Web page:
I usually have a good deal of sales resistance, and I don't tend to buy high end stuff, but Asaf overcame my parsimony, and I'm grateful to him. Having an excellent instrument pulls down all the barriers to one's progress as a musician, and it's also an incentive: I want to play well enough to justify owning such a fine instrument. In the two years that I've owned it, I have improved, and, most importantly, I have enjoyed playing it.
Yesterday I played a Telemann trio with my wife, playing the piano, and a friend of ours, playing first flute. It was a hot day, and I wasn't feeling so great, but playing the music, even though our performance was hardly on a professional level, energized me. Where does that energy come from? I asked. Certainly not from the notes printed on the paper. Objectively speaking, it comes from within the musician, but, subjectively speaking, it feels as if it comes from a higher source. So if my overly expensive flute can give me that feeling from time to time, it is worth every penny and more.
So why did I buy yet another flute?
More to come.

Sunday, July 2, 2017

Too Many Flutes (5)

When I decided to buy a Western flute I went to a small shop run by Charly Elbaz, in downtown Jerusalem (he has closed it since then and doesn't deal in used instruments anymore). I've known Charly slightly for a long time and he's repaired my instruments now and then. He had a small selection, some for 800 sheqels and some for 1000 sheqels - not a lot of money.
I bought a used flute manufactured by the Blessing company, which no longer makes flutes - they specialize in brass instruments today. I couldn't really try the different flutes out at the time. Charly had to show me where to put my fingers on the instrument. The one I bought probably wasn't much worse or better than the others at that price.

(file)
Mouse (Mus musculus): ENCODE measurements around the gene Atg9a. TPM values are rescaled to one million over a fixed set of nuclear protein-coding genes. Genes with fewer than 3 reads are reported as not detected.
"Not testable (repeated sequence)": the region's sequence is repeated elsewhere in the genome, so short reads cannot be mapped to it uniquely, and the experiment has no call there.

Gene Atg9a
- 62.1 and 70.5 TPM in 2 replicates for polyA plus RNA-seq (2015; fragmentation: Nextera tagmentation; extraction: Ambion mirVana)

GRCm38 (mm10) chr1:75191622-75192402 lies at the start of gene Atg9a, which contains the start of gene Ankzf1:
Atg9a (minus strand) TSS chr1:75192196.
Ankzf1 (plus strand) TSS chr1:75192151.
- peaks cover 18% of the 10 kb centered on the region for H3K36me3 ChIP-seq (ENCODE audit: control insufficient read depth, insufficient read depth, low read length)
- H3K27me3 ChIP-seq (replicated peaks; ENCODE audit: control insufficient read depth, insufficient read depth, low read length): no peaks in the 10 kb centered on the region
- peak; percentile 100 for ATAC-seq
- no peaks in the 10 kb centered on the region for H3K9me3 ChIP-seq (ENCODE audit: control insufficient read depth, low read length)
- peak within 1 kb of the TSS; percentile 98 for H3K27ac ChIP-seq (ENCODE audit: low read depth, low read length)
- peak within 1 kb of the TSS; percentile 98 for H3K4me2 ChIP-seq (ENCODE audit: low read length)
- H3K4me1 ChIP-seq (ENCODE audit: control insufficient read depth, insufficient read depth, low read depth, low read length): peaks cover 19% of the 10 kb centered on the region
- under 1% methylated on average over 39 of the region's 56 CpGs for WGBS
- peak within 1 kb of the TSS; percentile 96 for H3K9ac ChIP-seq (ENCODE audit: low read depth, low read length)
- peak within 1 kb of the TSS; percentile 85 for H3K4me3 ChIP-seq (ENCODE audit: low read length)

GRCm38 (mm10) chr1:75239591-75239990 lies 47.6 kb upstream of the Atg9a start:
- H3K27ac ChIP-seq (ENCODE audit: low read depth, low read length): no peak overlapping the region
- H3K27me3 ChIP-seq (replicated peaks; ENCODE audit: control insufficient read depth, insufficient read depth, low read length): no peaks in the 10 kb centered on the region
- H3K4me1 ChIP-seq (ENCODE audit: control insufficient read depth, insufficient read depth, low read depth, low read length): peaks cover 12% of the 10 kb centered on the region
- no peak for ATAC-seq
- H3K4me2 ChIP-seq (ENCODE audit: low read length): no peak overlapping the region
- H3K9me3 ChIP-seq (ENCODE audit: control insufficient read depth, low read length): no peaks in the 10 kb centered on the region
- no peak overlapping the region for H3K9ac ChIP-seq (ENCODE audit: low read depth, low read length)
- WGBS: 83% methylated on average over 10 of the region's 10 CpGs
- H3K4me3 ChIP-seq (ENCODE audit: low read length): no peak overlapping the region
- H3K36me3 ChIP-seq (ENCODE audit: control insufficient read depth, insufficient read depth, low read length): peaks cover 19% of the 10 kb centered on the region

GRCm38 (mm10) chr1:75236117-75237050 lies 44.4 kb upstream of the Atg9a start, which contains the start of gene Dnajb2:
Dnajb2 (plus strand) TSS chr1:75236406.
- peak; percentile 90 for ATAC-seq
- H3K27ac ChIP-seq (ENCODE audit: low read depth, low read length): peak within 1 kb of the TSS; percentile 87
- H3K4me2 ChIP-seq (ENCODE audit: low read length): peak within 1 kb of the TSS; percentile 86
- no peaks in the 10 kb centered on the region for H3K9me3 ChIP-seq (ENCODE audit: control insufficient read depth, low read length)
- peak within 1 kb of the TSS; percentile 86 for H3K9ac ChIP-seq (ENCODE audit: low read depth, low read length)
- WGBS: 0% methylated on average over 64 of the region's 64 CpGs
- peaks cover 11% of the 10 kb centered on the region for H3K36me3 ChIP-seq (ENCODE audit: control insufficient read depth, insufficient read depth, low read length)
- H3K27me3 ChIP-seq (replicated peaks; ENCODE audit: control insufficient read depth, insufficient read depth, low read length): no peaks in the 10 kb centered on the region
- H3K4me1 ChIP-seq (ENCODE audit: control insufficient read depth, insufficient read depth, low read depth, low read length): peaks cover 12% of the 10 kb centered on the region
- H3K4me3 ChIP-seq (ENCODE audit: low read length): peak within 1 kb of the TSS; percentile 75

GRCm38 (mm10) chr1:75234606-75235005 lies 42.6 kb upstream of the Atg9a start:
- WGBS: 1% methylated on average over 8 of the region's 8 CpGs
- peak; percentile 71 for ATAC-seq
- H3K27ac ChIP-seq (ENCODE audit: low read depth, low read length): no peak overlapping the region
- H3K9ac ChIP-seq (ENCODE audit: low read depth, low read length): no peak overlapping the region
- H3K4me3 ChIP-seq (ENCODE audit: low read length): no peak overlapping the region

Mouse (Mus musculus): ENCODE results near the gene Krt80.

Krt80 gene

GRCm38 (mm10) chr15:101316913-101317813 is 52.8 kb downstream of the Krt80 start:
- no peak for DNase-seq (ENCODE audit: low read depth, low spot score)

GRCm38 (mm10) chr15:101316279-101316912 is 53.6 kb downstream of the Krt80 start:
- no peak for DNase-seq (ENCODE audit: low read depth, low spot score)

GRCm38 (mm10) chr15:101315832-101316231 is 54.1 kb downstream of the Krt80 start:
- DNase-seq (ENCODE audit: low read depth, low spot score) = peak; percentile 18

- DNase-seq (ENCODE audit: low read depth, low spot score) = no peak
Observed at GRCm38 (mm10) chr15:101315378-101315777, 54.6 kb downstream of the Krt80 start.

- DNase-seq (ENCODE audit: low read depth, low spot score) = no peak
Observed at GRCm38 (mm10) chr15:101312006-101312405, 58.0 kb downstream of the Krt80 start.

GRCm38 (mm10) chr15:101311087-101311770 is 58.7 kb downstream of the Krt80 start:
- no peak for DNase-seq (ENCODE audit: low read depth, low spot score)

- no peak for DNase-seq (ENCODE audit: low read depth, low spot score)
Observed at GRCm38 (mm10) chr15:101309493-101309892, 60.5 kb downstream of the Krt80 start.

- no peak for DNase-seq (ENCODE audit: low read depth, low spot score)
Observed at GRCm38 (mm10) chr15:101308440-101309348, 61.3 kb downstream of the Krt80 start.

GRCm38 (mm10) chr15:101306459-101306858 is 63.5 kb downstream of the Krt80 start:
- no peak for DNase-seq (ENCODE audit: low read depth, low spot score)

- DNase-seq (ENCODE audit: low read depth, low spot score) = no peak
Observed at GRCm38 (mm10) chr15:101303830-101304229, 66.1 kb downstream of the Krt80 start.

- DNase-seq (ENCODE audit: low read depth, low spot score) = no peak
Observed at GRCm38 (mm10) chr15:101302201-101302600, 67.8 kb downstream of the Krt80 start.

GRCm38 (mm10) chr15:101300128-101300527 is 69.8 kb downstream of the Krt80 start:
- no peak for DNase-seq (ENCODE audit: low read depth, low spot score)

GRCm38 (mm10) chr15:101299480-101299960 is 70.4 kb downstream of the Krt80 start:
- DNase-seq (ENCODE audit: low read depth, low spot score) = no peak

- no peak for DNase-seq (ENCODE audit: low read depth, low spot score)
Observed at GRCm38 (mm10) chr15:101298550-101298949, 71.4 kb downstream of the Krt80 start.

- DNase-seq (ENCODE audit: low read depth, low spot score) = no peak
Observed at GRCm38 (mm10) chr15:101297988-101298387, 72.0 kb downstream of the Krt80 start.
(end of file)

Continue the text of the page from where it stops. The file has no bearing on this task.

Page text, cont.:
There are literally hundreds of used student-level flutes on the market at any given time. Just check on ebay or on the Goodwill Industries web site. Lots of them cost less than $25, but they're probably not worth fixing up. There's something sad about that.
I struggled with the Blessing flute for several months, trying to figure out how to play by watching instructional Youtubes. I figured (arrogantly) that I had enough experience with woodwinds, that I didn't need to take lessons, and, in a way, that was right. By trial and error I could have reached some level of proficiency and left it at that. But I was dissatisfied and frustrated, and I wanted to play flute as well as I can play saxophone. So I sought out a teacher and ended up with Ra'anan Eylon, a master teacher with decades of experience, who has worked out a sound method for turning beginners into musicians.
As I advanced, I discovered the shortcomings of my first flute and traded it in with Charly for a slightly better one, an old Armstrong flute. Charly, being a gentleman, gave me full credit for the Blessing flute, even though I offered to accept less than the 800 sheqels I had paid for it.
I played the Armstrong for a while. It was a reliable, solid instrument, quite easy to play, but limited in its responsiveness. But I was outgrowing it and got Ra'anan's approval to look for a better flute. He wouldn't authorize me to upgrade until I reached a level that required it. When he finally told me that I had progressed enough to reward myself with a better instrument, I started looking.